After a couple of months of slowly sliding into a quasi winter-like condition, good old man winter stepped into his office this week with the resounding orchestral boom of thunder and strobing, pulsating flashes of lightening. The rest of the office staff: icy roads, windshield wipers that leave salt stained streaks and snow spilling over the top of boots everywhere, came brown-nosing along for the ride. A blurring whirlwind of activity culminating in frozen ear tips, cracked lips and cheeks stinging from the bite of ice pellets. Winter is here. Ta-daaa.
I grew up in great plains of central Canada. An area where the only thing stopping the wind was the occasional scraggly line of trees called, funny enough, a wind break and where we were taught that hills and mountains were bad because they block the view. Those flatlands experienced regular and spectacular winter snow storms; storms of fury that would dump 3 or 4 feet at a time accompanied by -30 or -40 degree temperature’s. The winds, back then, often took on pentecostal personalities of their own, groaning and howling with rousing power, shaking the house through the night. As a kid I put up with the manic whispers in the storm, knowing that the more tongues I heard spoken, the more likely there would be no school the next morning. Those were normal winter storms – the kind that everyone would talk about until the next one came along. I don’t, however, remember hearing the sound of thunder or seeing flashes of daylight in the middle of those whirling, churning blizzards. That’s the part that gets me. Winters here in southern Ontario are easy compared to back home. However, throw a good boomer into the mix and the freak factor begins to play with my mind, rivaling the haunting voices found in the middle of a good old prairie blizzard.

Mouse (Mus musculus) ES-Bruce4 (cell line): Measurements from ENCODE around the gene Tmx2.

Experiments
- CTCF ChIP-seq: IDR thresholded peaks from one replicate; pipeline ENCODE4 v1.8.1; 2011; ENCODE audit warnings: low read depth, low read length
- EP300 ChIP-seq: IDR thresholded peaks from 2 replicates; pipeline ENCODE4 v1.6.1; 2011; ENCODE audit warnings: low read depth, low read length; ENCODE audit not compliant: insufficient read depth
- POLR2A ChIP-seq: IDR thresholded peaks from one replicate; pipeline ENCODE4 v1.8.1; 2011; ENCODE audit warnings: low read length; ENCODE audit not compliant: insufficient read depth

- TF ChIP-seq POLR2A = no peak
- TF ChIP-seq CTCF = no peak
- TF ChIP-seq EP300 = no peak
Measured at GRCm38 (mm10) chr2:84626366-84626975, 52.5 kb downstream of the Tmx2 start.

I still bury my head under the covers. I still squeeze my eyes tight till stars appear; twisted up in a cocoon of covers pretending I can’t hear the howls of the wind clamoring at the door. But now, like then, I still can’t quite escape the slight unease of repressed fear that grips my gut…
Is spring almost here?
Goodbye blue sky